My friend Marian Westbrook and I ventured out into the cold recently to see a new film, “Green Book” without realizing beforehand just how much we would learn about the importance of language, friendship, and genius in the person of Dr. Donald Shirley, a classical and jazz pianist born in 1927 who was never able to achieve his dream of being an accepted classical performer because of being a black man.

The time of the film, 1962, and the initial setting in New York establish the backdrop for the Italian family, the Vallelongas, including the husband Tony (“the Lip” because he could talk his way out of any fix), his wife Dolores, their two boys, and assorted other uncles, aunts, cousins, and parents. Tony, a bouncer at the Copacabana, needs work when the nightclub closes for renovations. He learns about an opening for a driver for Dr. Shirley and interviews with him in the apartment Shirley lives in above Carnegie Hall. Tony is visibly impressed by the furnishings and art objects he sees, gifts to Dr. Shirley from admirers all over the world.

Viggo Mortenson, acquiring 40-50 extra pounds to play the role of Tony Vallelonga, perfectly captures the accent and mannerisms of one born and reared in the Bronx, uneducated, familiar with pawn shops when money is tight, and shrewd in the ways of the world he inhabits. Tony contrasts with Dr. Shirley, a child prodigy who at age 9 went to the Leningrad Conservatory of Music where he was invited to study music theory. He speaks several languages and has two doctorate degrees in music and psychology. The actor Mahershala Ali portrays the real-life Dr. Shirley as an elegant, dignified, proud, brilliant artist constrained by his skin color.

Dr. Shirley, under contract with his record company to undertake a tour, realizes Tony might be the right person as driver and bodyguard through parts of the country where a black performer might not be welcome despite his invitation to entertain at wealthy people’s homes and concert halls from Indiana to Alabama. A record company representative gives Tony a guidebook, the “Negro Motorist Green Book,” first published in 1936 by Victor Green and his wife of Harlem, to assure black people safe places to stay as they travel.

Director Peter Farrelly said in an interview his goals in the film were to make people aware of this guidebook and of “sundown” towns — areas of the country where black people could be arrested if they were on the streets after sundown. These towns existed in states at least as far north as Pennsylvania as well as in the South.

Tony, bidding his wife Dolores (played by Linda Cardellini) goodbye for two months with a promise to write, sets out on the journey with Dr. Shirley. The actual trip took two years, but it is condensed in the film so that Tony can return home on Christmas Eve. The two men, so different, discover an admiration and respect for each other in their common integrity and honor. Dr. Shirley helps Tony transform his mundane ramblings in his letters to Dolores into love letters; he assists Tony with his diction, having him pass the miles by reciting tongue twisters like “Betty bought a bit of butter,” and he makes Tony replace a rock that fell from a display at a roadside stand (though Tony palms it anyway). After Tony stops at a Kentucky Fried Chicken in Kentucky, he convinces Dr. Shirley to try some fried chicken and dispose of the bones by throwing them out the window.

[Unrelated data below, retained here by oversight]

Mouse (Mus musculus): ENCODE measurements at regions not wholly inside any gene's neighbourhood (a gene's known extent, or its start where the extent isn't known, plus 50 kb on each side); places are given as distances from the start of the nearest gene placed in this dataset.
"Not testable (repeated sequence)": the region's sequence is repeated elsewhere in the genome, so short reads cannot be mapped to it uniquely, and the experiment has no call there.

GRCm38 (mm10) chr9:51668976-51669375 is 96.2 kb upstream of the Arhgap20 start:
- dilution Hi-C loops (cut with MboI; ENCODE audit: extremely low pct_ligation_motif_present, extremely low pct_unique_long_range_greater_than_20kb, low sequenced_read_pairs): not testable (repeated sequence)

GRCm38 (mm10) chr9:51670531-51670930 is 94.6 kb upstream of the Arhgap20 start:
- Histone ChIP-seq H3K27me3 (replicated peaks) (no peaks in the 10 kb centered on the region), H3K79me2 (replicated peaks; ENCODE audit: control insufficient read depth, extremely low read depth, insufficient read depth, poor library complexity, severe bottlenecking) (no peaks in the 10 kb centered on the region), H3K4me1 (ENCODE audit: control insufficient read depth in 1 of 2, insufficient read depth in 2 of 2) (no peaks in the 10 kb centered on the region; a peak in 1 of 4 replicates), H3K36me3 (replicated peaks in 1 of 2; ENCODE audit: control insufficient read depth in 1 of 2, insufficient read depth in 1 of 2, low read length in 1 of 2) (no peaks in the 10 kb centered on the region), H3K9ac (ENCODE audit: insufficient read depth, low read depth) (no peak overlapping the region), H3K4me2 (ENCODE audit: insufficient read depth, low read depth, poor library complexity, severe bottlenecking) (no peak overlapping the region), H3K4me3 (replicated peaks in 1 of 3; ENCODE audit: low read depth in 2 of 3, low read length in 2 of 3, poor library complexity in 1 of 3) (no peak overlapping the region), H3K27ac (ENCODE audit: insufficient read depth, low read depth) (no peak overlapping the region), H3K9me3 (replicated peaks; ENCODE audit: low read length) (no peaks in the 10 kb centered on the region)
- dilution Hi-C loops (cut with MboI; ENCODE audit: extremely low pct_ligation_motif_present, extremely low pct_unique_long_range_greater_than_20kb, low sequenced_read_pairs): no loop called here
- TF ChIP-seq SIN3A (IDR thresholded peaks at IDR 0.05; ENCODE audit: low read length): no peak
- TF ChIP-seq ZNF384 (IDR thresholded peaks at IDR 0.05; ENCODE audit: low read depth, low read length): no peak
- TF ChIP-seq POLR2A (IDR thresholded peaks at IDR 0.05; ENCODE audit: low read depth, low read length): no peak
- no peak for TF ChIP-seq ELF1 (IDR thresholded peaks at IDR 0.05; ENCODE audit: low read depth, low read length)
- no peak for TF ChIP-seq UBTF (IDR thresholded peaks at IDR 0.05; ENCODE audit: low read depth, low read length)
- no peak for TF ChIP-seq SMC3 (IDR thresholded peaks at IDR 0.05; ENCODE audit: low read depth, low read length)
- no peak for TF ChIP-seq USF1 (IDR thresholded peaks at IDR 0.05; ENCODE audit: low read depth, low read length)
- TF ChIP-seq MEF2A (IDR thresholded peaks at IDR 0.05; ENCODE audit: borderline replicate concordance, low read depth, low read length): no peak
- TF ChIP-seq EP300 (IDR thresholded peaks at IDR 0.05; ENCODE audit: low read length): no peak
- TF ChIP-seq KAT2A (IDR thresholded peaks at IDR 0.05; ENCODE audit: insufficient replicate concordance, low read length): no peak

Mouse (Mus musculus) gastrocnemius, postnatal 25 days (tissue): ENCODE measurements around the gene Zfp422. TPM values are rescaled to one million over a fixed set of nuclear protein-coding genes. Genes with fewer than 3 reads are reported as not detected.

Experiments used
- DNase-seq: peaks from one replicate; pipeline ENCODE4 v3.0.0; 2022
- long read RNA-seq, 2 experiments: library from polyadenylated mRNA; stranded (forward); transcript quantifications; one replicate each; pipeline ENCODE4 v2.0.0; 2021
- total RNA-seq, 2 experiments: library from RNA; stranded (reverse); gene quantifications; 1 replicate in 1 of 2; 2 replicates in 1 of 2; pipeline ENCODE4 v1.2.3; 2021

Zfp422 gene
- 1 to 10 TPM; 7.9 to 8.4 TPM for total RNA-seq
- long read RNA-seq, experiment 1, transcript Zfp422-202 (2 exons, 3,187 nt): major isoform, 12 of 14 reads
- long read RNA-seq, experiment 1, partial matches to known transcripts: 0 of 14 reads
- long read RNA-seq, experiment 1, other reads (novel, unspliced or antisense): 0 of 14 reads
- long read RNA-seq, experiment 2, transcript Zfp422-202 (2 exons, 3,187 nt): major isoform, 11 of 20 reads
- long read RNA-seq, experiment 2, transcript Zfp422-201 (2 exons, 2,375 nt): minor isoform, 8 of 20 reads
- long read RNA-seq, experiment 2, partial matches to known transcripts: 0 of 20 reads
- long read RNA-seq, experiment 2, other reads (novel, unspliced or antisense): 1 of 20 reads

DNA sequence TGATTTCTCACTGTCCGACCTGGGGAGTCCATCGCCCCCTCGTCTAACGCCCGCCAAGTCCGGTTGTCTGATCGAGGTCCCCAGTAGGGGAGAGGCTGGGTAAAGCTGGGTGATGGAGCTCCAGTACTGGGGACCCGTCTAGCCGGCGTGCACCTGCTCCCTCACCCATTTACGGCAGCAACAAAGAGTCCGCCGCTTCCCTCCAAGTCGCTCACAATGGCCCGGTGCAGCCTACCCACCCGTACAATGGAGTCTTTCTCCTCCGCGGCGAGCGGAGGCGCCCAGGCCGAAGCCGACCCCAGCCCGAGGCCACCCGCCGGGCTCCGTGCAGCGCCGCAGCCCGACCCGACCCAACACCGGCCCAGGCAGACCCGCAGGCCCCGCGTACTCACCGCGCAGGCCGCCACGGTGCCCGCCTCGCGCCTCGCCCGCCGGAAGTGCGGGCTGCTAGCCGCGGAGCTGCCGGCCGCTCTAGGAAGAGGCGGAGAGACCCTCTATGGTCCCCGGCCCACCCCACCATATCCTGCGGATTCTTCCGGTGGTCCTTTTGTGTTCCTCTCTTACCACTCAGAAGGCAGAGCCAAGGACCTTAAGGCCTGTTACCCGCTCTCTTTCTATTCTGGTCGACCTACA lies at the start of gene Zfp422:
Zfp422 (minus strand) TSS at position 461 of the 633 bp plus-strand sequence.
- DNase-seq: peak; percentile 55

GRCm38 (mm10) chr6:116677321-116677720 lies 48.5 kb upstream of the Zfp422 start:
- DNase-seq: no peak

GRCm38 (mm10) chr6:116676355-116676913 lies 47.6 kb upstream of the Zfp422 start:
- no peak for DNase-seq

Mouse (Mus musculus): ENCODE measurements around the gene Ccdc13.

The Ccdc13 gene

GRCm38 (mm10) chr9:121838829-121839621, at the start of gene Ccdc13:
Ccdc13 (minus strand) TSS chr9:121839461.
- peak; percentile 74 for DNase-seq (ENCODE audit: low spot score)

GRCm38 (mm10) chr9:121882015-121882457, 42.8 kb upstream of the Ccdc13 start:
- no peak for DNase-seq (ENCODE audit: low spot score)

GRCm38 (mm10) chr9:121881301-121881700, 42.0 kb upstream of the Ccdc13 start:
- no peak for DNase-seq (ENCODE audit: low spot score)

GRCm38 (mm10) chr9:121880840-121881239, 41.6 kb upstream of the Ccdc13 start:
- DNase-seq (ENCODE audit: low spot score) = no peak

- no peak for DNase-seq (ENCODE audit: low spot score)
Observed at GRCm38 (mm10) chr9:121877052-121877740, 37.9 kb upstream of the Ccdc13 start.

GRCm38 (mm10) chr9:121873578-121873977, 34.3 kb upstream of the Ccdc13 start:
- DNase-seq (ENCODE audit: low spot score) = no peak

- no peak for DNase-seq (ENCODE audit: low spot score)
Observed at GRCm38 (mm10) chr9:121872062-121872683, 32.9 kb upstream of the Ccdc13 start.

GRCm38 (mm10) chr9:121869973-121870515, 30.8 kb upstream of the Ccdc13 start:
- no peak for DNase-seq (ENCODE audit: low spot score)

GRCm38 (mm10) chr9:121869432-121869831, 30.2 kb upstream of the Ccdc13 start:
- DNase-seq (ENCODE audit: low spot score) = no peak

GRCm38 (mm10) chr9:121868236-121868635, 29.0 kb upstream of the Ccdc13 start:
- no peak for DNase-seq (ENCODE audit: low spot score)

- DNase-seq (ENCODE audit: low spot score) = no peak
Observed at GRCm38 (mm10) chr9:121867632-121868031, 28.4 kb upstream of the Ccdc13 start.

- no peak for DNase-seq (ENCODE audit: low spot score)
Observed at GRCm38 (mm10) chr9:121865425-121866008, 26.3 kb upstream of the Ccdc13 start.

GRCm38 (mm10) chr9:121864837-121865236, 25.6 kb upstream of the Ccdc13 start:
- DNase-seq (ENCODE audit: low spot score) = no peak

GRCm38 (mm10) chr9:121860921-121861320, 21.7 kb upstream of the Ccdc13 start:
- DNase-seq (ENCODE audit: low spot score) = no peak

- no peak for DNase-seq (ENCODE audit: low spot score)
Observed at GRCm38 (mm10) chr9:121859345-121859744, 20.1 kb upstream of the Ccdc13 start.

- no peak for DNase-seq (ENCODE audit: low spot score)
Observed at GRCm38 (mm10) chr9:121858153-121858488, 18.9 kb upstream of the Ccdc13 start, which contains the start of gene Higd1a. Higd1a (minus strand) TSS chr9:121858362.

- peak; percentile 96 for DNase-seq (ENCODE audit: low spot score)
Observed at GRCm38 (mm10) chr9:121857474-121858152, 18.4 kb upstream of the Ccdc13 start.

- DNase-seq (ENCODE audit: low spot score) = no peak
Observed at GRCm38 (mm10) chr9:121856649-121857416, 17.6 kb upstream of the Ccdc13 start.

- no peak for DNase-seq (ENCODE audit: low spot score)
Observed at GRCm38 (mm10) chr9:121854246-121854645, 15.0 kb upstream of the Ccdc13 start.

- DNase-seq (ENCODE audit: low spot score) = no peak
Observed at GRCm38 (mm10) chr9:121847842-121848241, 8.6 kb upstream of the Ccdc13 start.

The two men talk about race, and Tony sees the unfairness of the “rules” that try to make his brilliant companion less than he is — the rundown motels, the exclusion from “whites-only” establishments, the patronizing of the white social set Dr. Shirley entertains, and the treatment from law enforcement who arrest the pair when an officer calls Tony a slur word and is slugged for his affront.

The real Dr. Shirley and Tony Vallelonga told their story to Tony’s son Nick who wanted it to become the film. The only caveat from Shirley was that Nick wait until after Shirley’s death to tell the story. The film’s scene when Tony pays off police officers to release Dr. Shirley from handcuffs after he and another man are discovered in the shower at the YMCA may be the reason for the timing: to preserve Shirley’s privacy. In the film, Dr. Shirley apologizes to Tony for his action, but Tony responds, “I’ve worked in nightclubs all over New York City; I know life is complicated.”

Don Shirley was born in Kingston, Jamaica, to an Episcopal priest and a teacher, his mother, who taught him piano. He grew up in Pensacola, Florida, giving his first public performance at age 3. After his stay in Russia, he studied music at Catholic University of America in Washington, D.C., and debuted on the concert stage at age 18 with Tchaikovsky’s “Piano Concerto No. 1 in B flat minor.” A few years later, a manager who helped launch Marian Anderson, Sol Hurok, told Shirley that the classical music world would never accept a black pianist.

Abandoning his dream, he became an academic until the early 1950s when he was awarded a grant to study potential relationships between music and juvenile crime. He experimented with sound to show how tonal combinations affected audiences. This work led him to return to music as a career, playing with Duke Ellington, whose “Piano Concerto” Shirley performed at Carnegie Hall in 1955. His career bloomed after he appeared on the “Arthur Godfrey Show” and soloed with many orchestras. Also a composer, Shirley wrote three symphonies and many other musical works. His “Variations on Orpheus in the Underworld” makes for a comic moment in the film.

The film is many things — a “buddy” movie, a road trip film, a Christmas movie — but most of all it shows us how communication is key to our understanding of each other despite class, skin color, and personality. It is the key to love.

Liz Meador is an adjunct instructor at Wayne Community College. Questions or suggestions for column topics may be sent to